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Advocate for Children With Disabilities
I could not imagine what there was to laugh about, but I soon found myself joining in. I was learning my first valuable lesson: I was not alone – here were other women with problems too and they were somehow able to smile.
I distinctly remember the cold, February day in 1964. I was depressed and feeling desperate. Another day as the mother of two little ones, both children with developmental disabilities engaging in numerous behavioral outbursts. For years I had taken them to their pediatrician for regular care, but couldn’t find programs or places to go for information on how to deal with their developmental issues.
That day, like many others, my husband was busy working and I was alone. I felt trapped. I thought to myself – either I find someone to talk to, someplace to go for help or I give up and spend the rest of my life crying in the corner. I made up my mind: I needed help and so did my children.
Living in Hyattsville, Maryland (part of the Washington, D.C. metropolitan area) for only about a year, I had no idea where to turn. I opened the phone book, and under the heading of “mental retardation,” I found a listing for The Association for Retarded Children of Prince George’s County. Little did I know that would be the beginning of a long journey on an incredible pathway that I could never have predicted.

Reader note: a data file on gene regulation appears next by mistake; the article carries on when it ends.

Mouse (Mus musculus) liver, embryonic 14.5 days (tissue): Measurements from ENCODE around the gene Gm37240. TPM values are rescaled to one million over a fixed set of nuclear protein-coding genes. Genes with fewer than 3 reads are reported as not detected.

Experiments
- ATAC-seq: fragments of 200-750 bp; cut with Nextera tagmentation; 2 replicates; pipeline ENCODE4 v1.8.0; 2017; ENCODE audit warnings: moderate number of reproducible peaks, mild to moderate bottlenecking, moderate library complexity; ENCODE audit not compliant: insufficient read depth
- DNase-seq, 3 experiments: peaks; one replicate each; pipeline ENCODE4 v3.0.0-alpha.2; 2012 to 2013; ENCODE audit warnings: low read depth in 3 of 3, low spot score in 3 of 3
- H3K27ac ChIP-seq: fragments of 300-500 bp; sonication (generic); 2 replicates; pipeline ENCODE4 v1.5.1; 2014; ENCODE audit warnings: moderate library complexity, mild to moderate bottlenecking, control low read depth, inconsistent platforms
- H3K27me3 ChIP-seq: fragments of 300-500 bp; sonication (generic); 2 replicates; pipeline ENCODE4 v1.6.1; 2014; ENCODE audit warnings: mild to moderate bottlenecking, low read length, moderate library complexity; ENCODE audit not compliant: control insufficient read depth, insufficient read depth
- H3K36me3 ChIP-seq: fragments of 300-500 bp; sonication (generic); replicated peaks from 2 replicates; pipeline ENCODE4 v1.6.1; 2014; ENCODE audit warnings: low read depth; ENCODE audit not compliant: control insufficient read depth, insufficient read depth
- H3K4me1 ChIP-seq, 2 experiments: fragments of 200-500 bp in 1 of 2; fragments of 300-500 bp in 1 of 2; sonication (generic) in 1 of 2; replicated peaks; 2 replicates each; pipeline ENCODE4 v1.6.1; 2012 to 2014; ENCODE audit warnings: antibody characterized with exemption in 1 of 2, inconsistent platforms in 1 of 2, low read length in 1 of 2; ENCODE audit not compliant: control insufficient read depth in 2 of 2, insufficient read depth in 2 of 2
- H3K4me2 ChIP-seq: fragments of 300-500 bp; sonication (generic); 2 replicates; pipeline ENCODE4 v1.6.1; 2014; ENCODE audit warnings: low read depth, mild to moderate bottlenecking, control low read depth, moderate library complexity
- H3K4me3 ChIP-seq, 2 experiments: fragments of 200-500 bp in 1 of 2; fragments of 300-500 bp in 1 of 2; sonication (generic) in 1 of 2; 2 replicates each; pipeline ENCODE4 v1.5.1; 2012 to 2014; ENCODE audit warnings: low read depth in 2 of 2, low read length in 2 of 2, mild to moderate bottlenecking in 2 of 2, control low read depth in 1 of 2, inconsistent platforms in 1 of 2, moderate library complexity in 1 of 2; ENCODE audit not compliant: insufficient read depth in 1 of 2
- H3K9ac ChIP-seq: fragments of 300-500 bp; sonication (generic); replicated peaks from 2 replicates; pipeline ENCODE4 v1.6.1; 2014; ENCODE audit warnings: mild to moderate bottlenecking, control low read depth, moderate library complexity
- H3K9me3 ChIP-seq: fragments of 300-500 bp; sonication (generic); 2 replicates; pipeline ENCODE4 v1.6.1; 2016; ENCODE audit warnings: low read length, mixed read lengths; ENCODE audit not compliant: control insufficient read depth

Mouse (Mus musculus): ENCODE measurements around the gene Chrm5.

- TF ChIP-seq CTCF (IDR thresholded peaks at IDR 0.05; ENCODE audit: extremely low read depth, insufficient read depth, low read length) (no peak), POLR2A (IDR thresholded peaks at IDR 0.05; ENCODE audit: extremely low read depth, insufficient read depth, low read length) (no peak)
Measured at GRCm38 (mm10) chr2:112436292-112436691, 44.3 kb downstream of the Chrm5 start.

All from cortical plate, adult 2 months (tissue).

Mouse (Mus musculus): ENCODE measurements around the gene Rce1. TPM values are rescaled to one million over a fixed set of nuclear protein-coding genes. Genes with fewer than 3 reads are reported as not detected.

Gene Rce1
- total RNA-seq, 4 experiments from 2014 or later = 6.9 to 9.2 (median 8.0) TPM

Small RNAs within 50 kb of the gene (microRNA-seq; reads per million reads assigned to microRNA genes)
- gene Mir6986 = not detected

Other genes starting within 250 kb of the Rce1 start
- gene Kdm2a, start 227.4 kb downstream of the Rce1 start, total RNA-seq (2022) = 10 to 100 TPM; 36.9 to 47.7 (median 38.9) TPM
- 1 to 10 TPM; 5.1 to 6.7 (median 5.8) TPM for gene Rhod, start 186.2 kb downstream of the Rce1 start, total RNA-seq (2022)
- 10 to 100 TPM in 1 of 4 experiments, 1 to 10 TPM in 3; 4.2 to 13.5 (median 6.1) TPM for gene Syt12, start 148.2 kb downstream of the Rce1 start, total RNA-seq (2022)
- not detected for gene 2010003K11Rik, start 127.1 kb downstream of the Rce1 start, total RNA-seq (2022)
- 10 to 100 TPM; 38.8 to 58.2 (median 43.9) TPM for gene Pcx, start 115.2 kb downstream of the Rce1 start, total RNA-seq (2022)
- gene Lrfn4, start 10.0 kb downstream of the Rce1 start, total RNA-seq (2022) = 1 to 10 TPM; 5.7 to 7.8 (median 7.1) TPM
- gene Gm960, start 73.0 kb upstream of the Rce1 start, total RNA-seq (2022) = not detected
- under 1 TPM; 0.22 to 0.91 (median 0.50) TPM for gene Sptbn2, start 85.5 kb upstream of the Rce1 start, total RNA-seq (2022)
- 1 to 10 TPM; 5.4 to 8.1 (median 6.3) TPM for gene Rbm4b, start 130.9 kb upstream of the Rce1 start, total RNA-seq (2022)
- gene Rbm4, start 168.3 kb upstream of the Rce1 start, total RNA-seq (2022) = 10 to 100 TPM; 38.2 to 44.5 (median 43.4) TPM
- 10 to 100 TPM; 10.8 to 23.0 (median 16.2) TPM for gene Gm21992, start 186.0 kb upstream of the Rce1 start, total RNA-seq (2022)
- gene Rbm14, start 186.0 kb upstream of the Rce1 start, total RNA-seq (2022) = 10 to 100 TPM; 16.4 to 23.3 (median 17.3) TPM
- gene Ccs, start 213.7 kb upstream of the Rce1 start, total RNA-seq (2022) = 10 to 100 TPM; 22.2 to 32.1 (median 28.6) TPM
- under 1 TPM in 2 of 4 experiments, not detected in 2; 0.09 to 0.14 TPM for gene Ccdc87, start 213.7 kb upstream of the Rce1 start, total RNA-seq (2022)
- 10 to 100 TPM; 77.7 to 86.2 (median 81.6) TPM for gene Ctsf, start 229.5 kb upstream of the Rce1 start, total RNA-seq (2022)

I called the number and a lady with a pleasant voice greeted me. After telling her I needed someone to talk to about programs for my mentally retarded children, she offered the best news I had heard in a long time: She told me that a group of mothers, all with mentally retarded children, met in a discussion group once a month, and she asked if I would be interested in attending. I went to my first meeting the following week.
Walking into that meeting as a total stranger was daunting, to say the least. But the other women welcomed me warmly and, to my surprise, laughed and chatted about their children. I could not imagine what there was to laugh about, but I soon found myself joining in. I felt guilty laughing about their stories, but I was learning my first valuable lesson: I was not alone – here were other women with problems too and they were somehow able to smile, at least on the outside.
I walked away from that meeting with ideas about how to find programs for my children. I also walked away with courage and hope for the future. Many programs, setbacks and horror stories later, my children are now in their early fifties and have been the motivation for my journey.
Hours of volunteer work ultimately led me to gain professional standing in the field of disabilities. I retired from the U.S. Department of Education, Office of Special Education Programs, where I served as a Project Officer for the Parent Program, providing information and support to families across the U.S. who have children with disabilities. I am satisfied that my life has been purposeful and I have made a small contribution to help others.
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